• I highly suggest eating lunch from one of the many stands and supporting the women of Quinua who cook these inexpensive, nourishing meals and haul them up the hill from the village below.
  • Don’t forget to visit the ceramics workshops (talleres) in Quinua, as the people of Quinua are well-known for their skill.
  • If you read Spanish, read this blog post about Wari and this one about Quinua.
  • If you love photography and want to see Wari and Quinua from another photographer’s point of view, check out this post on Wari and this post on Quinua.  The moody clouds really bring out the colors of the mountains.  Seriously beautiful photos from someone who clearly loves Peru as much as me. 🙂
[Wari and Quinua, Ayacucho, Peru: August 17, 2013]

Ayacucho, Peru: Exploring the Colonial City of Huamanga and Ayacucho's Artesanía

Views from Huamanga, Ayacucho, Peru
Main Plaza of Huamanga, Ayacucho, Peru

After spending a week in Santiago and the surrounding area, I was ready to head back to my beloved Peru.  In an effort to save money, I ended up taking an 32 hour bus ride up the Chilean coast back to Arica.  I thought about stopping in La Serena, a pretty beachside city en route, but at this point in my trip, I was convinced I would be moving to Chile in the future and would have another opportunity.  As it turns out, I was right; I will actually be living near La Serena in 2015!

Peru awaited me: I spent a night in Arica before crossing the border to Tacna, Peru for another long bus ride to Lima.  I spent a few days in Lima recharging my batteries, planning my route through the sierra central (central highlands), and cleaning the dust out of my camera!  My first stop on my tour of central Peru was Ayacucho.

Views from Huamanga, Ayacucho, Peru Cathedral on the Main Plaza, Huamanga, Ayacucho, Peru
Views of the Main Plaza of Huamanga, Ayacucho, Peru

As it turns out, the city of Ayacucho is known as Huamanga by its residents.  Huamanga is the capital of Huamanga province and the Ayacucho department.  Its name was changed to Ayacucho by Simón Bolívar to honor the lives lost during the Battle of Ayacucho at the Pampa de la Quinua, where Peru won its independence from Spain.  In Quechua, ayacucho means purple heart, or purple soul, or even the corner of the dead.  Sendero Luminoso (the Shining Path) used the mostly rural region as its base during the 1980s and 1990s, which led to large scale violence and massacres of the mainly indigenous population in the department of Ayacucho.  For this reason, the name has a particularly poignant meaning for the people of Ayacucho, whose lives have been greatly affected by these recent events.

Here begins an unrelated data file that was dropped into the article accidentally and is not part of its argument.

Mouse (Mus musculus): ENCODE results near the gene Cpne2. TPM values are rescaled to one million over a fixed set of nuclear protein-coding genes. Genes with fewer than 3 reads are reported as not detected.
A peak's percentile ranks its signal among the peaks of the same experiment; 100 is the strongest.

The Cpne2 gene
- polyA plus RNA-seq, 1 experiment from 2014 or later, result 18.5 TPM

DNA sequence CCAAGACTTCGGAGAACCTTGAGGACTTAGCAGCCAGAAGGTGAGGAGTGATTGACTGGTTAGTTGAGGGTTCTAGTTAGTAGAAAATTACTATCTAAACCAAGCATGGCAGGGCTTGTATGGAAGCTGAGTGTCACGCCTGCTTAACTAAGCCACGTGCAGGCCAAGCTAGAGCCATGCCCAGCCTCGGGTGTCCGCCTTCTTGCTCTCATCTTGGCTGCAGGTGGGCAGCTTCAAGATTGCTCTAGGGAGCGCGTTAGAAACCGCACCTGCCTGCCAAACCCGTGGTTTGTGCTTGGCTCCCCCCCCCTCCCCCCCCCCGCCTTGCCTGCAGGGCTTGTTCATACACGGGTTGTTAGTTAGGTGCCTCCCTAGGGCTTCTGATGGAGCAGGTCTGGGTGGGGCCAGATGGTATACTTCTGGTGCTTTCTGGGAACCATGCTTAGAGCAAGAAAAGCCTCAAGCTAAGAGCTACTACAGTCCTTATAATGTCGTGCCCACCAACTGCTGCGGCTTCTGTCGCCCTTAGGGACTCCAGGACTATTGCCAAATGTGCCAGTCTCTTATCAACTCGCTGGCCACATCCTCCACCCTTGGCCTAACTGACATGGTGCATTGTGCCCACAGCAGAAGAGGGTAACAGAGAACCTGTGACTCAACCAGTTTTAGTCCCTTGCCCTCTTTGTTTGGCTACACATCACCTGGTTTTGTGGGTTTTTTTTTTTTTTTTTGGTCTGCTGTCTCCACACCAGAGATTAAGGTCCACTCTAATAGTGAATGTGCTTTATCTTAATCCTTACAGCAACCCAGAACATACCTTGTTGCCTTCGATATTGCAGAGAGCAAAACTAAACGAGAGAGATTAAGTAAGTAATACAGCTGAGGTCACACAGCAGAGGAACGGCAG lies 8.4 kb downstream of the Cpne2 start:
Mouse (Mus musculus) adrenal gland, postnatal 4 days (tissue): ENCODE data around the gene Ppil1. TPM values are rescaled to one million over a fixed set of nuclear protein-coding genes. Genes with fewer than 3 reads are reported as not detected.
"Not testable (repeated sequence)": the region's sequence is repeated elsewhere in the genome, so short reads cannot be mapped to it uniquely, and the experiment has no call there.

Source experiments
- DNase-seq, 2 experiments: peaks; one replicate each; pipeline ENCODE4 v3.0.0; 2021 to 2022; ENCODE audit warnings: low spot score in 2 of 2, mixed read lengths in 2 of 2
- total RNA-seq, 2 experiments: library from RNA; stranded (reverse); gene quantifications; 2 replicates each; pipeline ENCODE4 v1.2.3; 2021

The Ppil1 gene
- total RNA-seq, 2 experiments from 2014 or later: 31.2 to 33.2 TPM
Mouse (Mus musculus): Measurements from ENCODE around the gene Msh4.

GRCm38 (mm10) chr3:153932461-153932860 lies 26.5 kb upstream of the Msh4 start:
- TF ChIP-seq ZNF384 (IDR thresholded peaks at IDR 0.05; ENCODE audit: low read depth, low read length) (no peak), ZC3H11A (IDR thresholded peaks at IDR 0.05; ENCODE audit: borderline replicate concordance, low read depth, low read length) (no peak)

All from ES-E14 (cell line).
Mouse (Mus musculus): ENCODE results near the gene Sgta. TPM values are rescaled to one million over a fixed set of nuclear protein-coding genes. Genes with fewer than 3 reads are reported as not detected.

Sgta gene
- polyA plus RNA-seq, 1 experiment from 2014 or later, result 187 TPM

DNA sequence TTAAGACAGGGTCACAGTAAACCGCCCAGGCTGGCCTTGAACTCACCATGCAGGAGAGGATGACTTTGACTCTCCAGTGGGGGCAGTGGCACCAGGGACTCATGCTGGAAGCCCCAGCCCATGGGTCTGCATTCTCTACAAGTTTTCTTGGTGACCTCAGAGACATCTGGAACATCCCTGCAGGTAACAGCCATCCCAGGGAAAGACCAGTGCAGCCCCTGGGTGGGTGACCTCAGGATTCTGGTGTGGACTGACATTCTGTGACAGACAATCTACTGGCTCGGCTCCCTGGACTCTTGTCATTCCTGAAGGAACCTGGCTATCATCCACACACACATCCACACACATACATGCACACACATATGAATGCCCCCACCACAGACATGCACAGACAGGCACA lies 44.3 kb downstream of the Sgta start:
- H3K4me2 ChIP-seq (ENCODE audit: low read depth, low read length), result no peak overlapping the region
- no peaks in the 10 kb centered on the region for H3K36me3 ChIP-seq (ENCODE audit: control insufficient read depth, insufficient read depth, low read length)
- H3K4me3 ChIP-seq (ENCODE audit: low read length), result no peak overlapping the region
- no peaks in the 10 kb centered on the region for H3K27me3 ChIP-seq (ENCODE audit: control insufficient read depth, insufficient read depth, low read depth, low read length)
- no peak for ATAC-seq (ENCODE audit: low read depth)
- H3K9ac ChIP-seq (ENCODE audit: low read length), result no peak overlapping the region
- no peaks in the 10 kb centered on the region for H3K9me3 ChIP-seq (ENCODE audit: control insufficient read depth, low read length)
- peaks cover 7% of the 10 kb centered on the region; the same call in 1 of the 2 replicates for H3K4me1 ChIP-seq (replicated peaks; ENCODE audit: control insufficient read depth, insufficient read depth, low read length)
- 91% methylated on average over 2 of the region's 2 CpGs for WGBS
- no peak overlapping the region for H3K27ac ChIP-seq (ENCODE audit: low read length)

Views from Huamanga, Ayacucho, Peru
Looking Towards the Mirador de Acuchimay from Ayacucho’s Cathedral

Today, Ayacucho is a quiet city surrounded by gorgeous hills.  It is known for the 33 colonial churches located throughout the city and its well-preserved colonial buildings.  Huamanga also hosts one of the most famous celebrations of Semana Santa, when its streets are flooded with Peruvian and international tourists participating in the Easter festivities and hotels are booked to capacity.  The rest of the year, Huamanga has a laid-back, unassuming vibe.  I was particularly interested in visiting Ayacucho because of its impressive artesanía, which I’d seen in the artisan markets in Lima.

Vegetarian Lunch in Huamanga, Ayacucho, Peru Vegetarian Meal, Huamanga, Ayacucho, Peru
Vegetarian Lunch in Huamanga, Ayacucho, Peru

I’d arrived in Huamanga early in the morning after an overnight bus ride that twisted and turned through the Andes, rendering sleep impossible.  I easily found my hostel, Hostal Tres Máscaras, located a few blocks from the main plaza.  After resting for a few hours, I ventured out to take in the traditional main plaza, a great place to enjoy the sunshine.  Although my photos hide the fact, most of the plaza was actually under construction, which made for interesting navigation around the center of town.  I managed to find one of Huamanga’s vegetarian restaurants, where I had a very traditional Peruvian meal, with chicha morada, choclo con queso, a soup with quinoa and veggies, and a main dish featuring potatoes, of course!

Views from Huamanga, Ayacucho, Peru
Streets of Huamanga, Ayacucho, Peru